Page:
Over the course of history, our relationship with work has shifted, back and forth, between three basic levels:
- An employee is dependent upon their employer. They have minimal freedom and maximum structure, with appropriate tradeoffs.
- We tend to define the alternative as the independent workforce, whose members are entirely responsible for taking care of themselves, also with corresponding tradeoffs.
- In between is an interdependent workforce, whose members are individually autonomous, but reliant upon and contributing toward a larger ecosystem.
When we built the supply chains of the 20th century, we leaned hard on a culture of a dependent workforce. We built big businesses and big skyscrapers and centralized management, growing and refining hierarchies that maximized our ability to produce products efficiently. In exchange, employers offered employees consistent salaries, the promise of regular pay raises, retirement plans, health care, and most importantly, job security to anyone who’d work hard and remain faithful.
Now, as the primacy of that model fades in favor of a more fluid, creative economy, people are increasingly breaking out into independent work relationships– freelancing, contracting, small business– where both the power and the responsibility rests entirely in the hands of the individual.
Neither model, however, is perfect. Both come with steep tradeoffs. Complete dependence upon one employer to do one job can lead to monotony, powerlessness, feelings of being held back, and vulnerability to the ever-present spectre of layoffs. Having everything handled for you makes life a lot easier to manage, but it also means you’ve got little say in the matter and little control over your destiny.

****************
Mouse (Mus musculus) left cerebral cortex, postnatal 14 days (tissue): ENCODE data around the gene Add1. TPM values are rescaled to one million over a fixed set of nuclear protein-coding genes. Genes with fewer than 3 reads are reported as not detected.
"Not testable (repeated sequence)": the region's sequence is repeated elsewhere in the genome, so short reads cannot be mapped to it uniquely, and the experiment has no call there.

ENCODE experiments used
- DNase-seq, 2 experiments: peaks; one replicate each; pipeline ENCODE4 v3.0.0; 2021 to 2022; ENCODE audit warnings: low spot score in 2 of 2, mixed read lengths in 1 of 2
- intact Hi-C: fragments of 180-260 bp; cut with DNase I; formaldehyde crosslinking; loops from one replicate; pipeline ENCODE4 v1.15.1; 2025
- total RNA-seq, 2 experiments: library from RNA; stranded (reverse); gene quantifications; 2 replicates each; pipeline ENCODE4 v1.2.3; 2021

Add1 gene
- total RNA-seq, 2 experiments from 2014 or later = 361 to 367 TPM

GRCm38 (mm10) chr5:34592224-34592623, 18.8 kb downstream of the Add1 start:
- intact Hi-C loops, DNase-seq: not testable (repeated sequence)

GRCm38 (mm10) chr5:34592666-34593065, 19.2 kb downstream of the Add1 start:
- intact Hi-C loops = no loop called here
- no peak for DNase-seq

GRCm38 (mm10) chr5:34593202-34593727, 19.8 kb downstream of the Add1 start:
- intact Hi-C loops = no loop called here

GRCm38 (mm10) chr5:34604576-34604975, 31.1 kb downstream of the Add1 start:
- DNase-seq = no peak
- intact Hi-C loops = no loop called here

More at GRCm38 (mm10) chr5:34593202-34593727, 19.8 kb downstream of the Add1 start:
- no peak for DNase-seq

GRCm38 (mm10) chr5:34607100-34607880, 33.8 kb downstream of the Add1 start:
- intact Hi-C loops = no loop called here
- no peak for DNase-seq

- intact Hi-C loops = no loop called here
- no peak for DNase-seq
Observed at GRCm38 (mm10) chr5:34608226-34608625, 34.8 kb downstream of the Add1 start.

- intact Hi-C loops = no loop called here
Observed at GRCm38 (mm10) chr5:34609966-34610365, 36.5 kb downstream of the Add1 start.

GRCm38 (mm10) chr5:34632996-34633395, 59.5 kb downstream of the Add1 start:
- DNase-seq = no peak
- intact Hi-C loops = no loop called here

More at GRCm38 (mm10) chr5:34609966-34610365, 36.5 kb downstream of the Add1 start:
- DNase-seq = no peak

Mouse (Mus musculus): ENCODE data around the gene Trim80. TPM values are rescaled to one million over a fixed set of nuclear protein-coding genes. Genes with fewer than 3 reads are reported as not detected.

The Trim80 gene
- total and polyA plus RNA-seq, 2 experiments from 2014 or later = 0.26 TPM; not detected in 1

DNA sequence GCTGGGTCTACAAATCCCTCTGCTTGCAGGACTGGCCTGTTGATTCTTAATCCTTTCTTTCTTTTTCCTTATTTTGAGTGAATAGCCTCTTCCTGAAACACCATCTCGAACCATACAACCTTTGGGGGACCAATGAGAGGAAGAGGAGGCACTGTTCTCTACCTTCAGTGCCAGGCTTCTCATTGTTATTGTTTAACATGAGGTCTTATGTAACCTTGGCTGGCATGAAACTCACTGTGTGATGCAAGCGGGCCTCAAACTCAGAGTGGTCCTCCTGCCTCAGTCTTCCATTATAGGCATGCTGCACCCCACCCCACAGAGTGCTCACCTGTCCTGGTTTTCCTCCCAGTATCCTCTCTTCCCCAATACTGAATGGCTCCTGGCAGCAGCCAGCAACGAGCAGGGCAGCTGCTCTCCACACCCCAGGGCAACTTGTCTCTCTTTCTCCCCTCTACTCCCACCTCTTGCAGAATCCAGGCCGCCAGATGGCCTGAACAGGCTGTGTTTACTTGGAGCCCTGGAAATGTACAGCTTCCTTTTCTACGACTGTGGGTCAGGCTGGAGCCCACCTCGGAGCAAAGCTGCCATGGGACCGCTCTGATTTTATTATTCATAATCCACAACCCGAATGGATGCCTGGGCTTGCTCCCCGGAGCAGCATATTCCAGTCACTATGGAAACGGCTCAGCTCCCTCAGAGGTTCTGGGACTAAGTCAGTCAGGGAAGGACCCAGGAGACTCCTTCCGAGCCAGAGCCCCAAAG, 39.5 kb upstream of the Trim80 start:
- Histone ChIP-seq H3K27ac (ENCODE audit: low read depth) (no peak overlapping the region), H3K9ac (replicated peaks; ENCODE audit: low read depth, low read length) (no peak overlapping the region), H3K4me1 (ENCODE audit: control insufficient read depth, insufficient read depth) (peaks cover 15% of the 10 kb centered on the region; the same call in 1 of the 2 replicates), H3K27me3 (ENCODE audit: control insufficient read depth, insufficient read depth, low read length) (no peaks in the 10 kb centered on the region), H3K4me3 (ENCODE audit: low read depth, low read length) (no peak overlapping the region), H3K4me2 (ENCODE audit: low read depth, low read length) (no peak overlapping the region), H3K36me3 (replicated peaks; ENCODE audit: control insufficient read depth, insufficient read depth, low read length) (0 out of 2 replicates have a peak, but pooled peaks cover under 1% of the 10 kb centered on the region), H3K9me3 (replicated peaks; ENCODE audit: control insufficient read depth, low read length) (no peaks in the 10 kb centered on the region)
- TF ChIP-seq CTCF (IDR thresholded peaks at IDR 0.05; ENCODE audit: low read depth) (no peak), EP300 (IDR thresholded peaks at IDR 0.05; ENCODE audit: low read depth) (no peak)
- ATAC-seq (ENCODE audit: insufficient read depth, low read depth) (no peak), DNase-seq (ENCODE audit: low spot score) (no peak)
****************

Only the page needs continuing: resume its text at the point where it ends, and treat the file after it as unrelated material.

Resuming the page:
Shedding the shackles of employed life is liberating, but it’s not long before you realize just how many things an employer did for you that you must now handle for yourself. Beyond the obvious– taxes, insurance, a place to work, a consistent income– are deeper missing structures: accountability, tracking of progress, even a clear start and end time for your workday.
In short, both are extremes, and extremes are by definition never ideal. As more and more people move between these extremes, however, we find a growing middle. Employers are giving employees more flexibility to choose how and when and where they work. Independents are banding together and forming communities to share resources and support one another.
The growing middle ground is one of an interdependent workforce, one which balances autonomy with structure; freedom with support. This model gives people the ability to define how they work in a way that permits them to seek fulfillment of their human potential, while still leaning on support systems for those things which they would have difficulty managing on their own.
This model gives people the ability to find security in developing skills at a valuable craft without having to be too dependent upon one entity as the provider who might pull the rug out at any time. This model is predicated on one’s ability to produce real value, not just to show up and do the minimum necessary to keep the boss happy.
And it’s very far from complete.
We have a chance to build better ways to support each other as we each find our way to the middle. This is why I felt so passionate about helping to build a coworking space, and why I care so much about helping others not just do the same, but do better.
And we have a long way to go. I want to do more.